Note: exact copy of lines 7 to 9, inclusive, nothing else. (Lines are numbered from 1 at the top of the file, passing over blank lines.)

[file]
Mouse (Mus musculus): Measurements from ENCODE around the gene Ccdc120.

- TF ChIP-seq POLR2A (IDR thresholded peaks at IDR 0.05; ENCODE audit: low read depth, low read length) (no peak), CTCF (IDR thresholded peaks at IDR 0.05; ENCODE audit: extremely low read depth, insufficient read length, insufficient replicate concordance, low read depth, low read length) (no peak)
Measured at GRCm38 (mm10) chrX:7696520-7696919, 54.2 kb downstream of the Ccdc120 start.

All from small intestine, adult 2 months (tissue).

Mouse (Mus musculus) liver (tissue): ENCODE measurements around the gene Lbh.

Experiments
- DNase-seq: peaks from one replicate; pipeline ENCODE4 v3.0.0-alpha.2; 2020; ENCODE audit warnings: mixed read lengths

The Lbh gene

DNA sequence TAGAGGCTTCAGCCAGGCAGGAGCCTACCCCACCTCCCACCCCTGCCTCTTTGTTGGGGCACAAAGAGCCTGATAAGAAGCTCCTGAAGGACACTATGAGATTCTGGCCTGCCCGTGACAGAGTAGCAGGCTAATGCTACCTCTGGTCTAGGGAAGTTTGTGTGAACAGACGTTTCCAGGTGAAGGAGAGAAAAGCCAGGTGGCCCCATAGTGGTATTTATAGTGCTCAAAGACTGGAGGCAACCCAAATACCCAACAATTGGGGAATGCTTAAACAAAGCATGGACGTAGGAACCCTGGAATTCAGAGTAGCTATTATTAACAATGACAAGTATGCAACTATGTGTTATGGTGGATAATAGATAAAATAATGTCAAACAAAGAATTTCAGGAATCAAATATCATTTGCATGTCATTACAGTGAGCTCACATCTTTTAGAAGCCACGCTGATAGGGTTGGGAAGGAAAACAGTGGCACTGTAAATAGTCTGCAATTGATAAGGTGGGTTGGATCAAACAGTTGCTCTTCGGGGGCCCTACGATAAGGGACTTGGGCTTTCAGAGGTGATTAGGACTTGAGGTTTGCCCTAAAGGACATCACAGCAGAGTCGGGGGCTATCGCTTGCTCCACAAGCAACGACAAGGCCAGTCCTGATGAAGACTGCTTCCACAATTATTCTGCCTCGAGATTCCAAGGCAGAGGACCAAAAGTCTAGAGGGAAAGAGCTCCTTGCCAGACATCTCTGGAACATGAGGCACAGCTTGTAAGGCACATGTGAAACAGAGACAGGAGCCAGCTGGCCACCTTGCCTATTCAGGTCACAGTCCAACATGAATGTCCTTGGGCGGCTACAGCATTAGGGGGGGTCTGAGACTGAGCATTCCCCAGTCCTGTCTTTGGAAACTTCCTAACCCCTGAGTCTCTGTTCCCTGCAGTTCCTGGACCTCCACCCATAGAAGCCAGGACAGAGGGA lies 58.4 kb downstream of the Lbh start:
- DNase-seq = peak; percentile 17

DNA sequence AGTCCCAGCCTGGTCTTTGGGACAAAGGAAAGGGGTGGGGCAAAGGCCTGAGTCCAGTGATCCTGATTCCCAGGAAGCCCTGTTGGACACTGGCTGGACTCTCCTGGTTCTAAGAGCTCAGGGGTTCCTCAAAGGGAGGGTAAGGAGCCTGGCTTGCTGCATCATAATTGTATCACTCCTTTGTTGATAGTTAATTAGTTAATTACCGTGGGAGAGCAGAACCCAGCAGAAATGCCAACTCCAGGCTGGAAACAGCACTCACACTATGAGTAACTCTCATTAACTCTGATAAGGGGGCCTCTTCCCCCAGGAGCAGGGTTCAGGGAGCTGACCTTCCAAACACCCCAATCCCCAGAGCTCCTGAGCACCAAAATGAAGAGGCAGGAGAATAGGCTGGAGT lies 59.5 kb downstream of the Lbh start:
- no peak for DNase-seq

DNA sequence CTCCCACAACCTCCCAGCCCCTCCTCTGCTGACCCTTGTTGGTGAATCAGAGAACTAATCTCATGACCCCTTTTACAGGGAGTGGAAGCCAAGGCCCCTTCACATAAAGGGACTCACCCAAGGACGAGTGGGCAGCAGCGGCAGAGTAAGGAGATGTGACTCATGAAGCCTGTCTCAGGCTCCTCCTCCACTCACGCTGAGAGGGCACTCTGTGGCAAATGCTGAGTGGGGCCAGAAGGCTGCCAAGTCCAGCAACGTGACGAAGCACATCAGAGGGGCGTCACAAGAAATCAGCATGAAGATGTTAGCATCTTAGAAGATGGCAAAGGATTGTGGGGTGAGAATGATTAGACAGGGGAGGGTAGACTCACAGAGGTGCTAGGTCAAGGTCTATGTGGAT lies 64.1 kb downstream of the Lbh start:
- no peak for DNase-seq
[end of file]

- DNase-seq: peaks from one replicate; pipeline ENCODE4 v3.0.0-alpha.2; 2020; ENCODE audit warnings: mixed read lengths

The Lbh gene

DNA sequence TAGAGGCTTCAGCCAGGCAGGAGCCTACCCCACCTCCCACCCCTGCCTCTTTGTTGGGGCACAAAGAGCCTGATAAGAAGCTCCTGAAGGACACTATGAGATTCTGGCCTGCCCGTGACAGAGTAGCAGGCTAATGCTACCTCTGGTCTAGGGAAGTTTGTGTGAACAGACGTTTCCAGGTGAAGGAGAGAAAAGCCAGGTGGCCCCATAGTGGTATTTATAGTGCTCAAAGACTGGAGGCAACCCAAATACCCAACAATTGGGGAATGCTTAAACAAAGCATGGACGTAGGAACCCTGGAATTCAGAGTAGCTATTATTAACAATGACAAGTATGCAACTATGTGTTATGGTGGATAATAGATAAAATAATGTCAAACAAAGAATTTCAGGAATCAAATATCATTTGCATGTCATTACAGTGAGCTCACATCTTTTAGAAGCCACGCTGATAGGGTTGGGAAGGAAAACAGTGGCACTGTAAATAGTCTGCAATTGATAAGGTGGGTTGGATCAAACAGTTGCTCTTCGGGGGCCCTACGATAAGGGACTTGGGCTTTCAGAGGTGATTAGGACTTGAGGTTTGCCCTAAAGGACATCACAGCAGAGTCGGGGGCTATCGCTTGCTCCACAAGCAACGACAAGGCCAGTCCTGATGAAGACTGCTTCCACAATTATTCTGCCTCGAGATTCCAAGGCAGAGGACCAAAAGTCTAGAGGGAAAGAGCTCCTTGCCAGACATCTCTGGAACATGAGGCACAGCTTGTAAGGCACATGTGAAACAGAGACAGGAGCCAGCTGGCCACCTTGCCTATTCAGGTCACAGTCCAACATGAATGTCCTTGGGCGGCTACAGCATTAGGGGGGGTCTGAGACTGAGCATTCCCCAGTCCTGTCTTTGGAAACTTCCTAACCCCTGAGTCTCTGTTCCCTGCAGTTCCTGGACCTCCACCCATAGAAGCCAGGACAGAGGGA lies 58.4 kb downstream of the Lbh start: